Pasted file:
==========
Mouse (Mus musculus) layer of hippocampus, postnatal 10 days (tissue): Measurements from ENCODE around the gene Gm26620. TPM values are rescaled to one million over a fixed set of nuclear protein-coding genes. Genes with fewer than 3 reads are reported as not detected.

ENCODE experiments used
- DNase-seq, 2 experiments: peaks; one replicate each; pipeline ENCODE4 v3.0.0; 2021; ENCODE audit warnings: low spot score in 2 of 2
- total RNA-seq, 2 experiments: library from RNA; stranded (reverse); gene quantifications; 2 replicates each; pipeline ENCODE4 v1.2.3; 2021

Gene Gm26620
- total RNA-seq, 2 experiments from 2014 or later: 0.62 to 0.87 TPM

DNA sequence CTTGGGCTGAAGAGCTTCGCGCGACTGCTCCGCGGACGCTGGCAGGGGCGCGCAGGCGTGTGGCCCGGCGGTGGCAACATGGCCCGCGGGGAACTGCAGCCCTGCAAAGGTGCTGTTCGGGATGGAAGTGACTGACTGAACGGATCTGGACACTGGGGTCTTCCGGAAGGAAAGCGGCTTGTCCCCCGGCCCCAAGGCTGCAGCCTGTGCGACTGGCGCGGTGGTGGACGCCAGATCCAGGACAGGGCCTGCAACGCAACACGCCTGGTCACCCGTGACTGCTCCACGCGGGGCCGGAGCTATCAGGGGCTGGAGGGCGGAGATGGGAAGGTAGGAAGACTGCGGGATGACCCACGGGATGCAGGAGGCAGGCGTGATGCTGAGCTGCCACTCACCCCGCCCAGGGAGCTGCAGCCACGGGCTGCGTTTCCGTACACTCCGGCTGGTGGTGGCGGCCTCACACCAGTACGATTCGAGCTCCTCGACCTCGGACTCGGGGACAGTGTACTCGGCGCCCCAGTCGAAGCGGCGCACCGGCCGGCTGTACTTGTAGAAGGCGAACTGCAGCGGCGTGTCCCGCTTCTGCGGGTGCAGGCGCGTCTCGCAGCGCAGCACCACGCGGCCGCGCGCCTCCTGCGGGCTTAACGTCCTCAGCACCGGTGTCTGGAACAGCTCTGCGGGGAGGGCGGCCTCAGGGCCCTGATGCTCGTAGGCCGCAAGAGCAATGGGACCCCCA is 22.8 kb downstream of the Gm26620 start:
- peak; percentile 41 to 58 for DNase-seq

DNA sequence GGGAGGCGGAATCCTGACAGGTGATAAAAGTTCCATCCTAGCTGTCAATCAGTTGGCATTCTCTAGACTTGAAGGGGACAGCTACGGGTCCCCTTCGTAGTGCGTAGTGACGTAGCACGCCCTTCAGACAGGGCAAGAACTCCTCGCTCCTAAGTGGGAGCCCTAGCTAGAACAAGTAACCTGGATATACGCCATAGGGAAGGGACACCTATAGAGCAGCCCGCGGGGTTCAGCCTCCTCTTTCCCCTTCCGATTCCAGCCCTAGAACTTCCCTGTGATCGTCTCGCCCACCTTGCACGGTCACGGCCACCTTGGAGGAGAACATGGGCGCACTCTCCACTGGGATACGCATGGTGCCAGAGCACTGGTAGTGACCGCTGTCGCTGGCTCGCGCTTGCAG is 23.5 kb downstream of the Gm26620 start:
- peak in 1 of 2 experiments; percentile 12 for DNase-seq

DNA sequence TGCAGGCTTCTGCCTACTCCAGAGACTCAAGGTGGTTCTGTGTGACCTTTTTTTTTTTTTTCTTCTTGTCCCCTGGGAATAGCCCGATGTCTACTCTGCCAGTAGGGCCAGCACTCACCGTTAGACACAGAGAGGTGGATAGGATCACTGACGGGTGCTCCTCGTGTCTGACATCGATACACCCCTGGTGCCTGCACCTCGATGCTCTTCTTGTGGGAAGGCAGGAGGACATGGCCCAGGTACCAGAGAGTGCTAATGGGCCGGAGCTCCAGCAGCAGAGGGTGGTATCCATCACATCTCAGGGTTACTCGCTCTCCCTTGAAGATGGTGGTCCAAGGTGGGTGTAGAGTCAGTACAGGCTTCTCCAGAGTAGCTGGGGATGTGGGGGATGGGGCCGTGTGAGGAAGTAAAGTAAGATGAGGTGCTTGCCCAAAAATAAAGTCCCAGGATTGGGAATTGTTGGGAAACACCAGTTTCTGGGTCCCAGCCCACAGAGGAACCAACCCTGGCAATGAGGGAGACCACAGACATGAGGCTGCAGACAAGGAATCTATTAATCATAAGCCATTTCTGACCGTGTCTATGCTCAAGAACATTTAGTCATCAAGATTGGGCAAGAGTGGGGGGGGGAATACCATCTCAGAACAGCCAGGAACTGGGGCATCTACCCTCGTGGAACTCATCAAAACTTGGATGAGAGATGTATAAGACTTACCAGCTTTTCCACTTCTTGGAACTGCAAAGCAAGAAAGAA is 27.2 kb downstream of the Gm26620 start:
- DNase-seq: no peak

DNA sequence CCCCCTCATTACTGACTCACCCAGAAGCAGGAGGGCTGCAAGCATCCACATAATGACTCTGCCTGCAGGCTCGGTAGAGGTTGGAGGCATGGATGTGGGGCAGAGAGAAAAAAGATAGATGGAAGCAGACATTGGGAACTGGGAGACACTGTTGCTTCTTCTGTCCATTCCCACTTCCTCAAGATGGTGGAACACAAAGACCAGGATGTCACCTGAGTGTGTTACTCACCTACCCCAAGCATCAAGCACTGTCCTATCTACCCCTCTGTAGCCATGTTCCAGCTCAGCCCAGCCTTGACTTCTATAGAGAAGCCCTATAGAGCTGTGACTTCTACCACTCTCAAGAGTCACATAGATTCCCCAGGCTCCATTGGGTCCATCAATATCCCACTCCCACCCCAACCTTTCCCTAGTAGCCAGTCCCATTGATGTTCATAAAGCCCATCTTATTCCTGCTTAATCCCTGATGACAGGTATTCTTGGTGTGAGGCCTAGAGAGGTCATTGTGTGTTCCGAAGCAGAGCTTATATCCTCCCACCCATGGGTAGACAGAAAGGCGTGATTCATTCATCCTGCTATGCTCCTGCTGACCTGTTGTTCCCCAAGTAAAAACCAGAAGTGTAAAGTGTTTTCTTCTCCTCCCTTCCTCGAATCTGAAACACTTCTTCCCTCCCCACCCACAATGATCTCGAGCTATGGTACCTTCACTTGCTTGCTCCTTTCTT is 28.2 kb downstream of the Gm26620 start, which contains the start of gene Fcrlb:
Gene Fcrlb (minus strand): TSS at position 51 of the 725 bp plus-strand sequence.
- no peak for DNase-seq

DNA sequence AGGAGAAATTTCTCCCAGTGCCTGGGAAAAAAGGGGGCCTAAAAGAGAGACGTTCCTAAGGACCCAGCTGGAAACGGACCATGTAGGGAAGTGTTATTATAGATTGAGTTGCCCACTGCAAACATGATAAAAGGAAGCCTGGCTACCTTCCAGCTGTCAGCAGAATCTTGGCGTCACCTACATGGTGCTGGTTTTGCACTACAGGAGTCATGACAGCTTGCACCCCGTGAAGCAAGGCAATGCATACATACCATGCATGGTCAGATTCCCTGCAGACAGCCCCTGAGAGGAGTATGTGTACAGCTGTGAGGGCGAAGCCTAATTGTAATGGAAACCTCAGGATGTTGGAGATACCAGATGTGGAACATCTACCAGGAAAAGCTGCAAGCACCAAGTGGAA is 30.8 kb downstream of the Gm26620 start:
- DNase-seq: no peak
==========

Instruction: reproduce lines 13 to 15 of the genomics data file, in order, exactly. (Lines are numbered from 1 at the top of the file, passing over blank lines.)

DNA sequence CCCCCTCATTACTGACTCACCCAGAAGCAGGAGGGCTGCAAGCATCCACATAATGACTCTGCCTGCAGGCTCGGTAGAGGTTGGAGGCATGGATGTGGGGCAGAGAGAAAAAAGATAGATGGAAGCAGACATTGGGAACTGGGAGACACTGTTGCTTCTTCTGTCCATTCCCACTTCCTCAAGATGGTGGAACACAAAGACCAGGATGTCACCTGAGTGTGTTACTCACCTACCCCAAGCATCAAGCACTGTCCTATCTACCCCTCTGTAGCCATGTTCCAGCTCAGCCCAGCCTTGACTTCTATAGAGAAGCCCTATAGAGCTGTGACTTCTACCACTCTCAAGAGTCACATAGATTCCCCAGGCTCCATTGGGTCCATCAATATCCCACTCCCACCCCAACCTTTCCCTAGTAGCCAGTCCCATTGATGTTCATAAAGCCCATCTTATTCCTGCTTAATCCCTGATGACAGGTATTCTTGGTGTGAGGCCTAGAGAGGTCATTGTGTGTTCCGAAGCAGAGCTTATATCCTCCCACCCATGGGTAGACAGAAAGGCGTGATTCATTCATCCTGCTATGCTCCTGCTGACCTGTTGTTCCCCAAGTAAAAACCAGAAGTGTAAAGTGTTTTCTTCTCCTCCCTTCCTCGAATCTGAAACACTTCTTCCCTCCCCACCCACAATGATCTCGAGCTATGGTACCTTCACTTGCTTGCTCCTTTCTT is 28.2 kb downstream of the Gm26620 start, which contains the start of gene Fcrlb:
Gene Fcrlb (minus strand): TSS at position 51 of the 725 bp plus-strand sequence.
- no peak for DNase-seq